April 7, 2011

Unity Key for Women’s Lacrosse

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Despite a rocky start to the 2010-11 season, the women’s lacrosse team has approached every victory with humility and viewed every loss as a valuable learning experience. The Red (3-6, 1-3 Ivy League) faces many more challenges down the road, and aims to take every chance it can to learn from mistakes and  develop greater team unity.Much like this year, in 2010 the Red had a very difficult schedule, which resulted in a 5-10 overall record with a 4-3 Ivy mark. Last season culminated in a loss against Dartmouth in the Ivy League tournament.The Red’s 2011 team is led by tri-captains senior attackman Libby Johnson,  junior attackman Jessi Steinberg and junior defenseman Cacki Helmer. With this dynamic trio at the helm, the Red has a great chance to make a lot of developments this season, according to head coach Jenny Graap.“[The captains] are doing well on the field statistically, but also doing well as emotional leaders for the team,” she said.Steinberg has distinguished herself as a clear leader this season, registering 27 points so far, scoring in all nine games that the Red has played. Recently, Steinberg was named Ivy League Offensive Player of the Week following her impressive performance against No. 14 Notre Dame, when the Red overcame the Fighting Irish in double-overtime. Last season, Steinberg was named to the All-Ivy League first-team, and ranks second in the Ancient Eight in goals per game and first in shots per game.Also dominating the offense is Johnson, who has notched 20 points thus far. Johnson also leads the Red in free-position goals. Last year, Johnson posted 11 multi-point games, and was named a second-team All-Ivy League selection. “Both of the other captains have really come out strong on the attack and have done a great job leading [the team],” Helmer said of Steinberg and Johnson.Juniors Katie Kirk and Shannon McHugh have taken charge of the Red’s offense with Kirk picking up 16 points thus far. Kirk’s hat trick against Columbia pulled Cornell ahead of the Lions, and improved the team’s standing in the Ivy League.“Katie Kirk and Shannon McHugh … have been extremely consistent for us this season … They are able to impact both ends of the field,” Graap said.Helmer leads the defensive unit, along with senior Cara Grealy and sophomore Kate Ivory. Ivory currently leads the Ivy League in ground balls per game and turnovers caused per game. “Caroline Helmer and Kate Ivory have been standouts on the defense,” Steinberg said.Junior goalkeeper Kyla Dambach anchors the Red defense. She has played in all of the Cornell’s contests this season. Dambach became a starting goalkeeper last season, when she started in 10 games for the Red. “Kyla Dambach has really turned a corner, particularly over Spring Break … She’s coming into her own and her performance has definitely elevated, which has put our team in a position to win some tough games,” Graap said.This season the Red welcomed eight new freshmen to the squad; however, Cornell currently has only two seniors on the roster. Johnson asserts that this can be seen as both a strength and weakness.“We have a young team, which I think is good because everyone’s still excited about competing, but sometimes it can be challenging from a senior point-of-view,” Johnson said.This season, the Red started off on a low note, falling to Rutgers in its first match. Though the team was able to slide past Colgate for a win the following weekend, it ultimately fell to conference rival Harvard soon after.Last month, the Red earned its first Ivy League victory over Columbia, and subsequently beat Notre Dame for the first time since 2005. But the celebration was short-lived, as the rest of the Red’s Spring Break series proved a challenge; especially brutal was Cornell’s loss to Penn. Just last weekend, the Red fell to Princeton, shrinking its conference record to 1-3.The Red’s strength, according to the captains, lies in the team’s chemistry both on and off the field; however, the fact that the team cannot always tap into this connection has become a major issue.“Sometimes we don’t use [our team unity] to our advantage, and we have to if we want to have a strong season,” Helmer explained.One thing is crystal clear: the Red’s ultimate goal is to compete nationally. Cornell hopes to excel in conference games in particular, in order to play in the Ivy League tournament in May. The winner of this contest gets an automatic bid to the NCAA tournament.Ultimately, the hope of the season is to continue improving and building team unity.“The goal is to … understand and harness the power that [the players] have and then translate those strengths into hard-fought victories,” Graap said. “We want to make the most of our competitive experience and certainly want this team to continue to march down the path of improvement.”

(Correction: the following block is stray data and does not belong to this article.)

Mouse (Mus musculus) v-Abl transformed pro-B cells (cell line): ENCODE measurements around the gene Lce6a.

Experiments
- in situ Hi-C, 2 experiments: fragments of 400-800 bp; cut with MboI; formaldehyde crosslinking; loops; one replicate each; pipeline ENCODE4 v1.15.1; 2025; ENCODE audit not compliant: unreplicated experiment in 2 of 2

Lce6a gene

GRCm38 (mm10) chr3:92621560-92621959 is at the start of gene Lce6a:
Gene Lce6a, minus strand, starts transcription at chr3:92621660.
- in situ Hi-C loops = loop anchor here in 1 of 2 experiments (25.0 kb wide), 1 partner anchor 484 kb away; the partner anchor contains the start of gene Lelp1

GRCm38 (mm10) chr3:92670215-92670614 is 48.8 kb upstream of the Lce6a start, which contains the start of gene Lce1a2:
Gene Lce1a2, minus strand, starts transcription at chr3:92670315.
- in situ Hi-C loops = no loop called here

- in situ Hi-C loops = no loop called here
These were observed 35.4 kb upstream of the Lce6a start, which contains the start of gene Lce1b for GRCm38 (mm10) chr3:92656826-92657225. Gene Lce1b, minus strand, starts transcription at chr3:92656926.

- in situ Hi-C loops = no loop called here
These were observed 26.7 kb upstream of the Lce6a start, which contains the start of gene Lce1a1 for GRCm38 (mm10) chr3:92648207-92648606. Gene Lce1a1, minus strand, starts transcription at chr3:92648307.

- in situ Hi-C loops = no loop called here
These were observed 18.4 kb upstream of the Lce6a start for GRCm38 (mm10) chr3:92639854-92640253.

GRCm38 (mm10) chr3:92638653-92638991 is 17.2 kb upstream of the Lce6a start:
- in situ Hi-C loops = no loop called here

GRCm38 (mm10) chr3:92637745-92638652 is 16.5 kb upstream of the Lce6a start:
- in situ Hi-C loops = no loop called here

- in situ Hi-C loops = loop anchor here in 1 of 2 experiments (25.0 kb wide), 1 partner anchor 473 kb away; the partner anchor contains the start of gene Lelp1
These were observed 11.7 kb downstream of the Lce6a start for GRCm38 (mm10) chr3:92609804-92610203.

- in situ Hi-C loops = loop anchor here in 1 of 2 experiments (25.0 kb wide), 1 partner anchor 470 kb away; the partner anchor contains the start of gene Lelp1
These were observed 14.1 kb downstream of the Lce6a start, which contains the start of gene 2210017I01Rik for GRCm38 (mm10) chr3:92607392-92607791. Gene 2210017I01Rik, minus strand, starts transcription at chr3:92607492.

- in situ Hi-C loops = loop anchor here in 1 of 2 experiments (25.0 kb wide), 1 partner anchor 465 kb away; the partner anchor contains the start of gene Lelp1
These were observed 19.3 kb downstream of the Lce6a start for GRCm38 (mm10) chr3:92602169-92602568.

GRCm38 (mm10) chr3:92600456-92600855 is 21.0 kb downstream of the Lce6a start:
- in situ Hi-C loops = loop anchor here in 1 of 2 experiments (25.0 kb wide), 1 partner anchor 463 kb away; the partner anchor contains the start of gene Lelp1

Original Author: Alane Trafford